I was alone when I arrived in town. Everything and everyone seemed to be at a place called Jack’s Tavern. Yes, they were all there. Harold Anderson, Herb Johnson, Gunner Bergrand, Charley Hess, Jonnie Meeks and all the rest. Of course I didn’t know any of them at the time but certainly would later. It looked like a good place to inquire about any work that might be going on. Besides, a good, cold beer would taste mighty fine. I stepped inside and looked around. The place was packed. I stepped up to the bar and ordered a bottle of Bud. Sitting at one of the tables was a couple of big guys Indian wrestling, turning arms. They were really grunting away. Part of the crowd yelling for one, the other half for the other guy. I stood there and watched.. I guess most everyone in there had given it a try. Then, someone spotted me. It was Jonnie Meeks. He yelled, “Hey, we got a new one here. Look at what just come in.” The big guy at the table looked up. (Gunner Larson). He said, “Want to try me?” I grinned and shook my head. “No thank you. You are too strong for me.” I learned later that most all of these guys were loggers. Just having a little fun on their day off. After a little bit, a new face appeared, (Charlie Hess) the local blacksmith. In his hands were several horse shoes. Then become a real show of strength. Twisting those heavy steel shoes with their bare hands. This and other feats of strength went on for quite awhile. I just stood there and watched.

      Separated only by an archway, was a barber shop. A barber was cutting someone’s hair. I was badly in need of one myself. I would go in when my turn come. Then there was the big blacksmith again. Tearing up a Portland telephone book. He pushed it toward me. His voice was loud and nasty. “Here, see what you can do with that.” Someone snickered. All eyes were on me and none of them looked very friendly. I shook my head. “No thank you. That is not my line.” Charlie laughed and turned to the crowd. “This feller,” he said, “just stands around and looks on. Don’t take no part in anything.” He turned and glared at me. “Is there anything you can do young man!” I made a quick decision. If I was going to live around this town, I must stand up for my rights. Even God hates a coward. I stepped close to the guy. He was a big man, probably in his late forties. Strong as an ox and probably just as fast. I answered. “Yes, there is something that I can do. One more insult out of you and I will knock you flat on your ass!” For a few seconds, you could of heard a pin drop. Then as I knew he would, he threw the wild haymaker with his right. I was ready. I let it go over my head and smashed him in the mouth with my right. I could see blood spurt from his lips. He grunted as I buried my left fist in his stomach. He dropped his guard and his face was right out in the open. I hit him several times more before his knees buckled and he sank to the floor. Out cold as a wet Herring. I stepped back and looked the crowd over. “Anyone else want to try?” I asked. No one answered. A couple of them were stooped over the big blacksmith. It was hard to believe what a couple of bare fists can accomplish in a few seconds. They drug Charlie into the other room and propped him up on the barber chair. Several of them went to work on him. I took my time about leaving. When I was ready to go, I gave them a big smile. “Good day, gentlemen.” One guy followed me out the door, Jonnie Meeks, he said. “I am the bull buck for Johnson Logging Co. You just wouldn’t happen to be looking for a job would you?” I grinned. “I sure am.” And that was my first day in the town of North Plains.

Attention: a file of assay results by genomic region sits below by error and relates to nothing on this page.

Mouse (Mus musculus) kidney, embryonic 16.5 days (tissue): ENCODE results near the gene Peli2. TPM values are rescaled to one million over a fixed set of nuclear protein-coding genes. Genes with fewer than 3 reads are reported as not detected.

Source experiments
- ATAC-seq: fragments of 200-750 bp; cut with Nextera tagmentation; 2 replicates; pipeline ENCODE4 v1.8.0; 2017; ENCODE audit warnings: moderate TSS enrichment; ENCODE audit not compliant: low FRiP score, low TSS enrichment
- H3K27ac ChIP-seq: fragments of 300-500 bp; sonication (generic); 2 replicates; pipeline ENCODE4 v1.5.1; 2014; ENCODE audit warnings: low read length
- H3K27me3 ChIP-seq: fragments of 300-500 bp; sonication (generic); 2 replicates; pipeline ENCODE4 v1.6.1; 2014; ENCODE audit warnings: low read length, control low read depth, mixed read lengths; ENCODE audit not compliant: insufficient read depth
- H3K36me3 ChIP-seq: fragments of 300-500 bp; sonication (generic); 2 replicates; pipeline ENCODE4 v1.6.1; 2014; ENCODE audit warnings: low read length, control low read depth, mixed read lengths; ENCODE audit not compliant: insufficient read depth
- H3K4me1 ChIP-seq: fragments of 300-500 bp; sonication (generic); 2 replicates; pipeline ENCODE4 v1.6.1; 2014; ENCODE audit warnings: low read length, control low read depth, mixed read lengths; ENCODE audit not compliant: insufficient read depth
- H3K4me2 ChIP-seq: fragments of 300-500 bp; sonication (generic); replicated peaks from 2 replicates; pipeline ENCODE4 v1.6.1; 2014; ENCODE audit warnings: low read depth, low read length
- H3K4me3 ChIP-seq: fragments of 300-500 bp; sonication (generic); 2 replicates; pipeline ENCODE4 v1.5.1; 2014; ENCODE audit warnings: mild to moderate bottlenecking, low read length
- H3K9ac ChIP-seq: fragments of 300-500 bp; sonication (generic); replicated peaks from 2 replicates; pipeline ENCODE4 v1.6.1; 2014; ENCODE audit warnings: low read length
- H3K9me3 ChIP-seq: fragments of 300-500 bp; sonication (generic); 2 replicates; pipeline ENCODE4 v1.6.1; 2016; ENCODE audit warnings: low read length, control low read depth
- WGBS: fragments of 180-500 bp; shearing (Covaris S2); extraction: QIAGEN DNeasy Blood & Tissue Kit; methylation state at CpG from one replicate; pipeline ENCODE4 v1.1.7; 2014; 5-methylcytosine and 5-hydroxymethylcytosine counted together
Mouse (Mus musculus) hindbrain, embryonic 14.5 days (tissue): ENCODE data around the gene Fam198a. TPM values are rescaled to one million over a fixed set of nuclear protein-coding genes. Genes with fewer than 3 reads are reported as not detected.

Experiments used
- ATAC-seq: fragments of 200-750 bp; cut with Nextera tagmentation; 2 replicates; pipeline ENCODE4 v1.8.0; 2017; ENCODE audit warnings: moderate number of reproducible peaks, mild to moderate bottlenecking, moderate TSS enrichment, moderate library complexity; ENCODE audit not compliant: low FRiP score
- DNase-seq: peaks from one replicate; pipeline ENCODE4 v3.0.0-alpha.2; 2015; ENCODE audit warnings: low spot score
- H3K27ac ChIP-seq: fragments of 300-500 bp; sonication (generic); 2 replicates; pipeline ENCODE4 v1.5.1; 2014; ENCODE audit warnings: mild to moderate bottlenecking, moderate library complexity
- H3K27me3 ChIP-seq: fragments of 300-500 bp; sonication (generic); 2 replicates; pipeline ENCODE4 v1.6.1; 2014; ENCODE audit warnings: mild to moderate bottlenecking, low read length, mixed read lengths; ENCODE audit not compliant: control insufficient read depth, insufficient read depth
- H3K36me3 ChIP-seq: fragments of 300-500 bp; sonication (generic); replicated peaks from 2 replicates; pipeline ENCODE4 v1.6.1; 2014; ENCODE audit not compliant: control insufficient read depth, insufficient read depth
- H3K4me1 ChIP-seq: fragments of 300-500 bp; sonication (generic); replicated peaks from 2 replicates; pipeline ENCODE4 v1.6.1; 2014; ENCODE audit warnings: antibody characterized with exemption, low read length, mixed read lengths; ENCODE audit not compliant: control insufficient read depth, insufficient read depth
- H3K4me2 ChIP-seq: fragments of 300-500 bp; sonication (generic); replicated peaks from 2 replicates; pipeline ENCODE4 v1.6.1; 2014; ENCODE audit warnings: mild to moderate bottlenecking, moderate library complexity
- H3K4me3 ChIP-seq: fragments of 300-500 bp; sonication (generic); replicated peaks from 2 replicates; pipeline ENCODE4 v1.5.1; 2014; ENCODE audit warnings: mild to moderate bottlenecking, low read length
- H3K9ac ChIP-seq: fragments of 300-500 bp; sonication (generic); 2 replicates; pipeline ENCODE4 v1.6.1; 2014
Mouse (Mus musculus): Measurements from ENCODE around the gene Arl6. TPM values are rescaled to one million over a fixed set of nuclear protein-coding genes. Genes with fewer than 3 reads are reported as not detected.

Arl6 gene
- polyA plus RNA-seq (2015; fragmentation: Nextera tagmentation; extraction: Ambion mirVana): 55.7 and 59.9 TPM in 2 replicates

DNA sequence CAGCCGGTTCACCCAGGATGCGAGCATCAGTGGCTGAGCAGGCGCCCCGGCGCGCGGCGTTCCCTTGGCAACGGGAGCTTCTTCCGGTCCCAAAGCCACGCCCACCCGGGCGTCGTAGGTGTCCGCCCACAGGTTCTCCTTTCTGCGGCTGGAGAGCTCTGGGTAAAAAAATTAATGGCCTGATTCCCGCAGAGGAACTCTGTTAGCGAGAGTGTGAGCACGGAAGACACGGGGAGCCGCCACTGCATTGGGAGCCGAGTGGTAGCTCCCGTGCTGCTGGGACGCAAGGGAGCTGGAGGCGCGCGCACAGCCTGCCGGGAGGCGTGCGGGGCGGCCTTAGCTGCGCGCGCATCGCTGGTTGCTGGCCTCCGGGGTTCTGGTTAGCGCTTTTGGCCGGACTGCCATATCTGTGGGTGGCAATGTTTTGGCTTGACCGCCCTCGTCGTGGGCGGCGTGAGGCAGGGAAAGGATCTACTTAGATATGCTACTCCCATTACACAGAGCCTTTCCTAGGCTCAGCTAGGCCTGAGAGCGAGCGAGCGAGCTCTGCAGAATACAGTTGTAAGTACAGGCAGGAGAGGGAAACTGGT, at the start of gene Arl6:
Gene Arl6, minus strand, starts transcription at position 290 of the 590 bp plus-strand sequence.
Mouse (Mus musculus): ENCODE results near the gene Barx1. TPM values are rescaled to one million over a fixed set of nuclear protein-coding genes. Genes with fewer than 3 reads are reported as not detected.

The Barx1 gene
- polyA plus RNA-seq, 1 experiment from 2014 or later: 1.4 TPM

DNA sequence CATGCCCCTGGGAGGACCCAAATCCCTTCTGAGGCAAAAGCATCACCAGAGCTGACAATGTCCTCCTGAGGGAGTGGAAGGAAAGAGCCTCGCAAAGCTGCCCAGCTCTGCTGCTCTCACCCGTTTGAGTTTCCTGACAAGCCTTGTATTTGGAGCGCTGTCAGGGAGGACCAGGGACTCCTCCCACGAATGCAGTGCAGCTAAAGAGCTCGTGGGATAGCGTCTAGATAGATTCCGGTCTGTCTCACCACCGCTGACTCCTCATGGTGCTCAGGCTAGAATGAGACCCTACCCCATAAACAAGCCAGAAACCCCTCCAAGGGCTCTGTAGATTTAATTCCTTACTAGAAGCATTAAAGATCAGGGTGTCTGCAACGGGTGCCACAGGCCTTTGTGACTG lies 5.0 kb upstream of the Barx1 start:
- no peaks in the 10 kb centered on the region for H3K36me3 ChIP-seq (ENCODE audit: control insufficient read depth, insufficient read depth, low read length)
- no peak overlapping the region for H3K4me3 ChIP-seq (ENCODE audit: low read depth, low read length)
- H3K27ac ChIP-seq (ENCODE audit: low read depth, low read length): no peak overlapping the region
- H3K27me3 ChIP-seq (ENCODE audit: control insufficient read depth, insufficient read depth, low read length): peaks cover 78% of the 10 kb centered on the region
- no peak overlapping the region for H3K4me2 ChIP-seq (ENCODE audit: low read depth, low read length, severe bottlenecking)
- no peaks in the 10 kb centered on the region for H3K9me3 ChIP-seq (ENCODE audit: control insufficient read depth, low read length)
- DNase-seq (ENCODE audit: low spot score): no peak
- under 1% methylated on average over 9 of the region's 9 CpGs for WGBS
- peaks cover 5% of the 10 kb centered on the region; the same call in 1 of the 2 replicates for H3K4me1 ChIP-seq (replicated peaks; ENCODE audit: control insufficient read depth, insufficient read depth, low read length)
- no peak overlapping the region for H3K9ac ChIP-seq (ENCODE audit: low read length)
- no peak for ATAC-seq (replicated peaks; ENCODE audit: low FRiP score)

Series NavigationAs I Remember, Chapter 12As I Remember, Chapter 14